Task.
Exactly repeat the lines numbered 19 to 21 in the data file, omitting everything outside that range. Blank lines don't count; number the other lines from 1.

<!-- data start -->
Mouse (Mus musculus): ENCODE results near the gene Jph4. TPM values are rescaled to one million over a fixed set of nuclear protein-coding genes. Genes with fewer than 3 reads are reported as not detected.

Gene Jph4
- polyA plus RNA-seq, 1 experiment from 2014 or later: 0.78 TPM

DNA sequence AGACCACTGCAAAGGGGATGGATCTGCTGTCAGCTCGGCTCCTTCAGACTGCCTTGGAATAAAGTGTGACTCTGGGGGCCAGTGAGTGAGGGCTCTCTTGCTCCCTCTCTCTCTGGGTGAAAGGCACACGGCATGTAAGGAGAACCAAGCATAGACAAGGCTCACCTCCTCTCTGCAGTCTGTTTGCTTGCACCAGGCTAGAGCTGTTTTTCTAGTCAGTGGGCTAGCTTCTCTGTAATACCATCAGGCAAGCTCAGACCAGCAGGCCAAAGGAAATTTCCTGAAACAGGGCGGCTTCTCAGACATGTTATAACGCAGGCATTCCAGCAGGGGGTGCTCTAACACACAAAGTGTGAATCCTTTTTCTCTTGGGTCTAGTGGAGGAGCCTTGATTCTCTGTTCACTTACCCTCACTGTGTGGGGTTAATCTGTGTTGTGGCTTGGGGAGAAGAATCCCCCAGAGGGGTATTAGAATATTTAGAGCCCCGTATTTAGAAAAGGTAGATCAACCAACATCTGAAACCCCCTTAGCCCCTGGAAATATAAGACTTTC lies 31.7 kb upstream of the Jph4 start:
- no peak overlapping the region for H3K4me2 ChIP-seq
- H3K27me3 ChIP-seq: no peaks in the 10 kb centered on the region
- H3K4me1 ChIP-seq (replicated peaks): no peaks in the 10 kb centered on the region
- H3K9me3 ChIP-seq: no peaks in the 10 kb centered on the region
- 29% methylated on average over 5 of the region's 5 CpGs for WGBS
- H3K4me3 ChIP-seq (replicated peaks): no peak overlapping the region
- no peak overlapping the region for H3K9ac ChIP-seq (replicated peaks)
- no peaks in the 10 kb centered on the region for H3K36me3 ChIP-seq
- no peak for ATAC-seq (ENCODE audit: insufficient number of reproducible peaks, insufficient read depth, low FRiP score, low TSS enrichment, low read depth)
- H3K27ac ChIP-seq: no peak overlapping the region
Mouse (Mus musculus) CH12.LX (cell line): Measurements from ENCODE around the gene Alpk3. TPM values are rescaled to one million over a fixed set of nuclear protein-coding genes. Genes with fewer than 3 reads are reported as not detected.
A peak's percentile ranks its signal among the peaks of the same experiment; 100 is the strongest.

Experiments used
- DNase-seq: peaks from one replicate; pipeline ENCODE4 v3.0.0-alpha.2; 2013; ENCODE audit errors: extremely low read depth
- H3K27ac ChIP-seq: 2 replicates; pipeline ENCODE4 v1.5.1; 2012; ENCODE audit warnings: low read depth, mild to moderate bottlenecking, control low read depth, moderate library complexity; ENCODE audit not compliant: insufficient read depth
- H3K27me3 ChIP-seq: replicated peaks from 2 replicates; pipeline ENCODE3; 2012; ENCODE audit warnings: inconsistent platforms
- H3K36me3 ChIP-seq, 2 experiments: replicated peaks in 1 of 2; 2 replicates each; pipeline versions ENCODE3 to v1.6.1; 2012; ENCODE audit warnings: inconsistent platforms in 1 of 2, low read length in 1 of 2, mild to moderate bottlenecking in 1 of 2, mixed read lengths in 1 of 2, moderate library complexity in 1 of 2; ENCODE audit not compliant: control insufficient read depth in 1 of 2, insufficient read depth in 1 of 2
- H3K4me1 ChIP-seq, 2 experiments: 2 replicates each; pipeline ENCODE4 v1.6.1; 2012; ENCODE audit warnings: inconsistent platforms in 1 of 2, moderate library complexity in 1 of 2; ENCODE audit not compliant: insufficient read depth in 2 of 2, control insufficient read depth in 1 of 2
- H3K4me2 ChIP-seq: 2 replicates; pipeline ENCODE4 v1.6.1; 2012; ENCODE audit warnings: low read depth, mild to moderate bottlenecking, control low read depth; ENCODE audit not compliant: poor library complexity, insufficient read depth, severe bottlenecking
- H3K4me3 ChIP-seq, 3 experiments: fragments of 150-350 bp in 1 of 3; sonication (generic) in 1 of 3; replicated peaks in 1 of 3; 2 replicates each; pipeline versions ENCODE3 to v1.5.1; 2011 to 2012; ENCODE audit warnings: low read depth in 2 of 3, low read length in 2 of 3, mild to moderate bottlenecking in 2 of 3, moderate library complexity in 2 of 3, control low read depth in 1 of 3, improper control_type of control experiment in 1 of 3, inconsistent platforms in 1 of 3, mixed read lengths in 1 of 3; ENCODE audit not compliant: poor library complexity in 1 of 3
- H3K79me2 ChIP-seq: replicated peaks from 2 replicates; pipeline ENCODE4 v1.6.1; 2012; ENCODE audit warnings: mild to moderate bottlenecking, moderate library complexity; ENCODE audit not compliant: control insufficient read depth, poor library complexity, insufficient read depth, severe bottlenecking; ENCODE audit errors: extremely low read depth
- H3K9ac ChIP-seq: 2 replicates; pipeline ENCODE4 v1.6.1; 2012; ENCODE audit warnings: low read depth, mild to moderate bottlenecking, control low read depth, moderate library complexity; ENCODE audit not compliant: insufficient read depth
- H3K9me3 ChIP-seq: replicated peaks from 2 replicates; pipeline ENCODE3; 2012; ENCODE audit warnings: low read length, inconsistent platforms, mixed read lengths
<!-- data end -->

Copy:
- H3K27ac ChIP-seq: 2 replicates; pipeline ENCODE4 v1.5.1; 2012; ENCODE audit warnings: low read depth, mild to moderate bottlenecking, control low read depth, moderate library complexity; ENCODE audit not compliant: insufficient read depth
- H3K27me3 ChIP-seq: replicated peaks from 2 replicates; pipeline ENCODE3; 2012; ENCODE audit warnings: inconsistent platforms
- H3K36me3 ChIP-seq, 2 experiments: replicated peaks in 1 of 2; 2 replicates each; pipeline versions ENCODE3 to v1.6.1; 2012; ENCODE audit warnings: inconsistent platforms in 1 of 2, low read length in 1 of 2, mild to moderate bottlenecking in 1 of 2, mixed read lengths in 1 of 2, moderate library complexity in 1 of 2; ENCODE audit not compliant: control insufficient read depth in 1 of 2, insufficient read depth in 1 of 2